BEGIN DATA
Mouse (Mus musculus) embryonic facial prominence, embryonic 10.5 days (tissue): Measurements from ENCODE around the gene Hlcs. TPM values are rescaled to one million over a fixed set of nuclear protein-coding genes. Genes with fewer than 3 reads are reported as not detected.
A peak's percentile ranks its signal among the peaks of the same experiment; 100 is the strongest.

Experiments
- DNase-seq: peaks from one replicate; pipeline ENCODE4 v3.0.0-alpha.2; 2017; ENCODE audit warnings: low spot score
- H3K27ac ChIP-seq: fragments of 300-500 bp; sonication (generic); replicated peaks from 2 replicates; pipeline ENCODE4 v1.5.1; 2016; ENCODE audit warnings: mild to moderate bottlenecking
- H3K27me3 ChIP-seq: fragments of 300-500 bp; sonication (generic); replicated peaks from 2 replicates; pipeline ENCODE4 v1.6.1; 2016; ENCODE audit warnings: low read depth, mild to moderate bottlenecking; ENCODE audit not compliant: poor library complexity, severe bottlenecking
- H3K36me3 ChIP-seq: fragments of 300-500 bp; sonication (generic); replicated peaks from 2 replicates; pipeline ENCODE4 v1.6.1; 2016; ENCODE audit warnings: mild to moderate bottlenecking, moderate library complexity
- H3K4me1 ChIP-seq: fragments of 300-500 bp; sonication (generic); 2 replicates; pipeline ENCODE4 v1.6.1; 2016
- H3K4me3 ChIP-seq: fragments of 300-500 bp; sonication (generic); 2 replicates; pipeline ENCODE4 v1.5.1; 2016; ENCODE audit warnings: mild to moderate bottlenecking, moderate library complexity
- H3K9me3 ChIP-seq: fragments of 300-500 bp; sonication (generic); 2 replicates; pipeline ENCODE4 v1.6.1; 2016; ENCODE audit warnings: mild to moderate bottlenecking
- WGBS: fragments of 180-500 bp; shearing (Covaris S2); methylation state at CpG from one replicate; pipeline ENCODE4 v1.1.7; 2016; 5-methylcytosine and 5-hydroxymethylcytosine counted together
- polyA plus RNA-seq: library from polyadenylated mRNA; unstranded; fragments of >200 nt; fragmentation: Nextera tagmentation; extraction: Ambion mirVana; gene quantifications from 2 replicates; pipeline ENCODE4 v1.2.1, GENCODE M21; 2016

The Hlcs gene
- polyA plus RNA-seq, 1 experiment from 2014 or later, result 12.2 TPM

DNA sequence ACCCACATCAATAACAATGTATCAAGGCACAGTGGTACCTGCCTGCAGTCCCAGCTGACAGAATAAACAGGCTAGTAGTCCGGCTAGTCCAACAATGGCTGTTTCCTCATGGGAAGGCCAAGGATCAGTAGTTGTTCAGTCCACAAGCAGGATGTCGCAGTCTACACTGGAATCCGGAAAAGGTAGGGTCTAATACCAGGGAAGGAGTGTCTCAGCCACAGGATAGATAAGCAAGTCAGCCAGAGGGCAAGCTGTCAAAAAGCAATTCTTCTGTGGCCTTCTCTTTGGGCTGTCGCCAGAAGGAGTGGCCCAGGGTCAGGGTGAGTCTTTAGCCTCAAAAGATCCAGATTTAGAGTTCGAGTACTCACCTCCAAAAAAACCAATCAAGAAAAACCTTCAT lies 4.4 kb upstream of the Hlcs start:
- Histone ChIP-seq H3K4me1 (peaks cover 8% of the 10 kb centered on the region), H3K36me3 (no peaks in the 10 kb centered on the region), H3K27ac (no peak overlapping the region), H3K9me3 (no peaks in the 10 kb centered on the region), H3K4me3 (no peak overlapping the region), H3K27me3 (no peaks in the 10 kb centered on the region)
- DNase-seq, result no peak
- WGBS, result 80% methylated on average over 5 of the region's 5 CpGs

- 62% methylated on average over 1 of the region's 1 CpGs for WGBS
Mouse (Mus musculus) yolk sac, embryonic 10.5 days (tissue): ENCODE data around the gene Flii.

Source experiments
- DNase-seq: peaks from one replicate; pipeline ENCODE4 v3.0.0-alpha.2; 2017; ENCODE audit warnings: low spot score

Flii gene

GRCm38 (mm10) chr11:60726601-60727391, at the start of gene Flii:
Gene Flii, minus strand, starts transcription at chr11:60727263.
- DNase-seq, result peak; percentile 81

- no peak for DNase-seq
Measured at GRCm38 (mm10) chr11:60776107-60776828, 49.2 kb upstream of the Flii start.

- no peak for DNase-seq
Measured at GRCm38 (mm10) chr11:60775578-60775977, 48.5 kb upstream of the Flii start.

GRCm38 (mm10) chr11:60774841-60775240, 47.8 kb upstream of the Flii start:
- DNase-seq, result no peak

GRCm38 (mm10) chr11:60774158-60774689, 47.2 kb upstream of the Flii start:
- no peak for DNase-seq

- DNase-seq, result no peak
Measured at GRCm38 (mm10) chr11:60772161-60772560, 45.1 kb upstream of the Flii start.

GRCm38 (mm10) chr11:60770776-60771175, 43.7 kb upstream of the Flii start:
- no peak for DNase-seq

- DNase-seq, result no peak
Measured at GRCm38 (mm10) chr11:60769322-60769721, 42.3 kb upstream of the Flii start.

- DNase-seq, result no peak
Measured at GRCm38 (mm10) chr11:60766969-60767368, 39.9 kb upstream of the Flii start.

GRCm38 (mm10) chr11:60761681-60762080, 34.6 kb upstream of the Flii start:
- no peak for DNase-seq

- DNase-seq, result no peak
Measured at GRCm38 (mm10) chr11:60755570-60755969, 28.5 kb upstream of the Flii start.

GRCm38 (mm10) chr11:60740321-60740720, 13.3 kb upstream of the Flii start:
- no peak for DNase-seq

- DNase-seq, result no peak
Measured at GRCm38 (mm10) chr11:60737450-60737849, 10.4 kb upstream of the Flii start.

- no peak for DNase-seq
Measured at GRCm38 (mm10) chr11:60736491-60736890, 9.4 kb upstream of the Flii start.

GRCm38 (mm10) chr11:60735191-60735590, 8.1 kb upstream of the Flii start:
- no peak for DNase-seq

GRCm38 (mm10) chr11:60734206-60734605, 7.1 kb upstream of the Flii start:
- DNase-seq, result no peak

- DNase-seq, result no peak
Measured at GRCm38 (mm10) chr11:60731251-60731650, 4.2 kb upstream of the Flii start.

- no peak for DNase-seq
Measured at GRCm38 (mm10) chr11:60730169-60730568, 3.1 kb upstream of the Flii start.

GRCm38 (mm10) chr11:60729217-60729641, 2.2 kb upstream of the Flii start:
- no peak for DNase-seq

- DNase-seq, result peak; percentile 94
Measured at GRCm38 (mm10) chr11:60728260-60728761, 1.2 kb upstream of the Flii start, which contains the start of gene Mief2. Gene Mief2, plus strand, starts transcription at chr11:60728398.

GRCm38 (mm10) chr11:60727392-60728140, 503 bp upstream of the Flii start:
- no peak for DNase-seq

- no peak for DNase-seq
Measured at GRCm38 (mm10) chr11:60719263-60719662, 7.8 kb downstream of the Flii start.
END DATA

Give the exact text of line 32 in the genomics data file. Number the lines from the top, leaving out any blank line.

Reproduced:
- DNase-seq, result no peak